I returned to Bermuda to set her in the water and move her ba to Hail ton, so that my wife could spend a couple of weeks being the Bermuda tourist, living aboard, with Baltimore friends visiting.
On October 17th, my wife and I with a crew of two friends (also from Baltimore) left Bermuda for the British Virgins. At that time Brmuda had storm centers on three sides with wind nf 35 knots from the North, gusting to 45. I would say seas averaged in the 15 to 20' range but occasionally appeared somewhat higher.
Even though the boat seemed to be riding very well, surfing down some of the waves under working jib alone at a speed occasionally touching 8 knots, we wound up being pooped the fIrst night out. Unfortunately, because the boat had been riting so well, the companionway boards were not in place so some hundred gallons of water or so joined us in the maIn cabin. Unfortunately the young man on watch (who had never been on the open ocean before) got somewhat of an inhospitable christening to what it was all about. There seemed to be no sweeping force to the wave, so being wet was the only problem. The watch was securely tied in with safety harness and double safety harness lanyards so his becoming disconnected from the boat wasn't a threat. Needless to say, everyone was very religious about wearing safety harness thereafter. Jack lines were rigged both port and starboard to allow movement forward without disconnect.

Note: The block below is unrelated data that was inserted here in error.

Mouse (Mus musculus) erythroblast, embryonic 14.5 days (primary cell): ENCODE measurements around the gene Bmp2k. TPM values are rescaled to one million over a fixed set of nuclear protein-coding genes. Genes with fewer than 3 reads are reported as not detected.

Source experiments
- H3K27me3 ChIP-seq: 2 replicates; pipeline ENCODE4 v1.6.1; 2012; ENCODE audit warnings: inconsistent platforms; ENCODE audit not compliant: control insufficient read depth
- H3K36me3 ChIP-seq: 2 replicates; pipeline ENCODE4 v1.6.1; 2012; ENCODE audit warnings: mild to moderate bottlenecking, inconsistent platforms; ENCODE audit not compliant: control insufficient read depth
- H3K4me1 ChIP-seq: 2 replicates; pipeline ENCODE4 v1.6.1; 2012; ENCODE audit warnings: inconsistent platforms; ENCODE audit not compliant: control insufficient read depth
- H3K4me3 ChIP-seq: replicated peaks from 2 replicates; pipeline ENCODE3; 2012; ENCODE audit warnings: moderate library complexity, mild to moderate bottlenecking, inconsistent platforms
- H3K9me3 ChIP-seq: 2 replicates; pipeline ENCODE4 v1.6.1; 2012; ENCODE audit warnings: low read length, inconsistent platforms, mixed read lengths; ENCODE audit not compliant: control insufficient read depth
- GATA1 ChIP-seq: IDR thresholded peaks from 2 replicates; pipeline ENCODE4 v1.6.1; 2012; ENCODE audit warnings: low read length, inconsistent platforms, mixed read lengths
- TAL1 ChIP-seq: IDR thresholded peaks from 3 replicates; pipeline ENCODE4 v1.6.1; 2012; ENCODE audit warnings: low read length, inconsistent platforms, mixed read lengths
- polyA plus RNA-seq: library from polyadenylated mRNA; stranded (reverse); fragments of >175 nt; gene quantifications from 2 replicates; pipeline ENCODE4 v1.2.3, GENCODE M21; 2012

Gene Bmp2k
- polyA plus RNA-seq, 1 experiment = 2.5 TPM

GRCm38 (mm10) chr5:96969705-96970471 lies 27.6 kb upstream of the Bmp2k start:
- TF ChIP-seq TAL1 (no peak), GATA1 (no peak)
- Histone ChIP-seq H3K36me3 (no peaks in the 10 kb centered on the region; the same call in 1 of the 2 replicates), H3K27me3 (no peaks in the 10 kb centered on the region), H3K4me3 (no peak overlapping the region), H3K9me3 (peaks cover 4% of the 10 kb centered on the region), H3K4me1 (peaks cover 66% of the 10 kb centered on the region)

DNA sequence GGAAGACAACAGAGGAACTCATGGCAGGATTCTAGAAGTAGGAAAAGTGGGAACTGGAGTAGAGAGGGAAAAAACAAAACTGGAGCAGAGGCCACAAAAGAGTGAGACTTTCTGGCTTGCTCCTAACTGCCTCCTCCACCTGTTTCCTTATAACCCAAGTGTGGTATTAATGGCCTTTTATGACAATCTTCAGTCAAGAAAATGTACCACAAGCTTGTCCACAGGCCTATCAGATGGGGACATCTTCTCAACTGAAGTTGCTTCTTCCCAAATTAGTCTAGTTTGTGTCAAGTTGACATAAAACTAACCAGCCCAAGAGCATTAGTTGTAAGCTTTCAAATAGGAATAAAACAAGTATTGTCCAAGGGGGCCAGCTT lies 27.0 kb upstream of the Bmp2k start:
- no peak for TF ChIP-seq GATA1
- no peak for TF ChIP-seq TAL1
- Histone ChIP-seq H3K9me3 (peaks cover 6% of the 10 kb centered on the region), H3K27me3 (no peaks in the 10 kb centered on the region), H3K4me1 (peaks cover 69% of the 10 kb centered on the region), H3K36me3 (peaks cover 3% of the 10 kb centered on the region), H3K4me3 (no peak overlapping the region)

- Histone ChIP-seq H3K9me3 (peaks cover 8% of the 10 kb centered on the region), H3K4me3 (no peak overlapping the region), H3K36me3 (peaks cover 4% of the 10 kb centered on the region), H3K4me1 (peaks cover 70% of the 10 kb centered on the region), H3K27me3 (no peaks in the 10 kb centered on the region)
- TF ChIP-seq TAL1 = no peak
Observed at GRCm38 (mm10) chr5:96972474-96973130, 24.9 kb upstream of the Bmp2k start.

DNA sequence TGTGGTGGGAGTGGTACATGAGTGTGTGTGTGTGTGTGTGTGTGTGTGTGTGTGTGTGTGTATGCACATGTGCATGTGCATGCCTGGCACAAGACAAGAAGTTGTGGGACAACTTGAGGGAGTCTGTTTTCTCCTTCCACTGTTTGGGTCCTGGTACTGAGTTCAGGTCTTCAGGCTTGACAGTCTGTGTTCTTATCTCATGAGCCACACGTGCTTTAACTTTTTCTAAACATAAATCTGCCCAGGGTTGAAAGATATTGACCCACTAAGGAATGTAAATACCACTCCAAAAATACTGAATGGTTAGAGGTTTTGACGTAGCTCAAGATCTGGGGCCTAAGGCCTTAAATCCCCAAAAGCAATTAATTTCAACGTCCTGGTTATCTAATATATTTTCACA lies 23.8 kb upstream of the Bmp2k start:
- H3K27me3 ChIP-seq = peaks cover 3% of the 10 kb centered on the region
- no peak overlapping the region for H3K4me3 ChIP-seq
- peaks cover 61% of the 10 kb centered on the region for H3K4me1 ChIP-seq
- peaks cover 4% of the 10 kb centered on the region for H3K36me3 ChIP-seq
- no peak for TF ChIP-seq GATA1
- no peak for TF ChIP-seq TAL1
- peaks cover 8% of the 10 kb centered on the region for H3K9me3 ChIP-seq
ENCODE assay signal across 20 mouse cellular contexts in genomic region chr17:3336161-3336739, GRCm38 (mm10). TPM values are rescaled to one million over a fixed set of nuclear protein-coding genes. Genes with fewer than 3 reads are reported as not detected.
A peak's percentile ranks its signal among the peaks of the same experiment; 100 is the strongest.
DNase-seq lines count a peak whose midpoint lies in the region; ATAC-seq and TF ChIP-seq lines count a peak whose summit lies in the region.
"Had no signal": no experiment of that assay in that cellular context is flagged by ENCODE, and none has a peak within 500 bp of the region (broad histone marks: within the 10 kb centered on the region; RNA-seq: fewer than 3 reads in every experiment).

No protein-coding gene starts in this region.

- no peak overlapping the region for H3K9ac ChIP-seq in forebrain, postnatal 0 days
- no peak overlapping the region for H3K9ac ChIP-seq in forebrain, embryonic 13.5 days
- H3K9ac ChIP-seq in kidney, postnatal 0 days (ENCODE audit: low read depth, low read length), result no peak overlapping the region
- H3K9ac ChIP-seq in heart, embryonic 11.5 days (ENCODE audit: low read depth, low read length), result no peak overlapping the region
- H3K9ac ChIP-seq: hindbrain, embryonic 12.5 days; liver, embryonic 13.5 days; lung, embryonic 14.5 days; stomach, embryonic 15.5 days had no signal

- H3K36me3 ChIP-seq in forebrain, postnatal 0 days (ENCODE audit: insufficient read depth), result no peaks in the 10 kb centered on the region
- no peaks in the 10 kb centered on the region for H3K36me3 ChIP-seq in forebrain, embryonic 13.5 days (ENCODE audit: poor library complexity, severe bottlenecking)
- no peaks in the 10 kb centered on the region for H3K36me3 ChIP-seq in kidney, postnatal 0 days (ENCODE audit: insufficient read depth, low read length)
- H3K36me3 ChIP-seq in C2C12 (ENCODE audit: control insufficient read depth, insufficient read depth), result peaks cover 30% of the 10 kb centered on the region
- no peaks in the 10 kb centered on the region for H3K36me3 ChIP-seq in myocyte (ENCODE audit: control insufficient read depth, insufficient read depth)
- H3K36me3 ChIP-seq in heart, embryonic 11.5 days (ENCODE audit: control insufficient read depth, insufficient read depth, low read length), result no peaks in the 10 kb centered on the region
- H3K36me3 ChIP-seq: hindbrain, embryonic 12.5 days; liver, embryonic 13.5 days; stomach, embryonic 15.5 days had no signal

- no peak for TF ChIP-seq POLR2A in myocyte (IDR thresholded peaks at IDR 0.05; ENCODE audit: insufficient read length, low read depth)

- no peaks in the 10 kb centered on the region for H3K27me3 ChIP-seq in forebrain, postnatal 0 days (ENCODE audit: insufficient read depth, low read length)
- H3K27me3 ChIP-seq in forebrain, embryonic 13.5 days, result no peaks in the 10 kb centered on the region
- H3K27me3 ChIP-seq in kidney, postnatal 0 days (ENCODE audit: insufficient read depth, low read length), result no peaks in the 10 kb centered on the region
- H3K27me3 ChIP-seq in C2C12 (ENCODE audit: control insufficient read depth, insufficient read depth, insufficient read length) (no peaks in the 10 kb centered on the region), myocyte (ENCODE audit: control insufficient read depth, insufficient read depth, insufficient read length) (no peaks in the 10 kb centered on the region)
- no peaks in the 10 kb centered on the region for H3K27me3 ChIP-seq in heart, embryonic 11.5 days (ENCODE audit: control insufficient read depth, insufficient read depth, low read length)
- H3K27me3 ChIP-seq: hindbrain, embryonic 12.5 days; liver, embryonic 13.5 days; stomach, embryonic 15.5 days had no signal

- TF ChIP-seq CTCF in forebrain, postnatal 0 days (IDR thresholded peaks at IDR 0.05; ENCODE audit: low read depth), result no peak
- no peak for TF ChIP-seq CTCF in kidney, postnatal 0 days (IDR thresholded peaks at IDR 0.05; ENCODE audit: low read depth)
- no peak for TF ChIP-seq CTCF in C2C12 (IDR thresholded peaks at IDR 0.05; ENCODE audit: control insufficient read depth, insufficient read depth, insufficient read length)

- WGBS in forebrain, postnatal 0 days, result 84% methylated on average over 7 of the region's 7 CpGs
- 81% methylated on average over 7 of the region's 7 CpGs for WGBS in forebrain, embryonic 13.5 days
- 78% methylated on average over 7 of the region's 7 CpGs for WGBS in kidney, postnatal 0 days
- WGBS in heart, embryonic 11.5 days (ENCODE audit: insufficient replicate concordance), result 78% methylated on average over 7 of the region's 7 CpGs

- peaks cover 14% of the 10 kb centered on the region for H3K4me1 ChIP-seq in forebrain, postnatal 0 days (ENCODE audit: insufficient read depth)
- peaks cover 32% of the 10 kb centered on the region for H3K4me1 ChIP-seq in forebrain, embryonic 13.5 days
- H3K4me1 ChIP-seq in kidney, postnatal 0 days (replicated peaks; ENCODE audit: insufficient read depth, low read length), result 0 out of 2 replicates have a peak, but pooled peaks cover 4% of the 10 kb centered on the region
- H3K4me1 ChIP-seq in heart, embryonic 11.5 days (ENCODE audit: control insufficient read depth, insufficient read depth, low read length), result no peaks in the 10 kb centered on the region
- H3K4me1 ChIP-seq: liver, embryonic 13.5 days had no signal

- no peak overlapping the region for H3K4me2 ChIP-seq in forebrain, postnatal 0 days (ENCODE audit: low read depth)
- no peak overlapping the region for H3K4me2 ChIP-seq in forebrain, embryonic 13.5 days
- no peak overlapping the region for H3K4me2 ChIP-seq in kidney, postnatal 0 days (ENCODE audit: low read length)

Because of the storm centers on all sides, we never did pick up the trades. Instead, winds wer variable with seas from three directions. We encountered considerable amount of calm, finally depleting our fuel supply to that reserved for harbor entrance. Even so, we sat it out one full day before winds returned.
Watchkeeping is highly advisable. On two occasions (both at night) we were on collision courses with other ships. On one occasion it was a passenger liner who I doubt would have given way; on the other it was a seagoing tug coming headon. The last minute decision to come about and bear off cost us some spilled steaks, broken wine glasses and an interrupted dinner. Even so, I doubt that 1000' separated us as he crossed the stern we had put to him.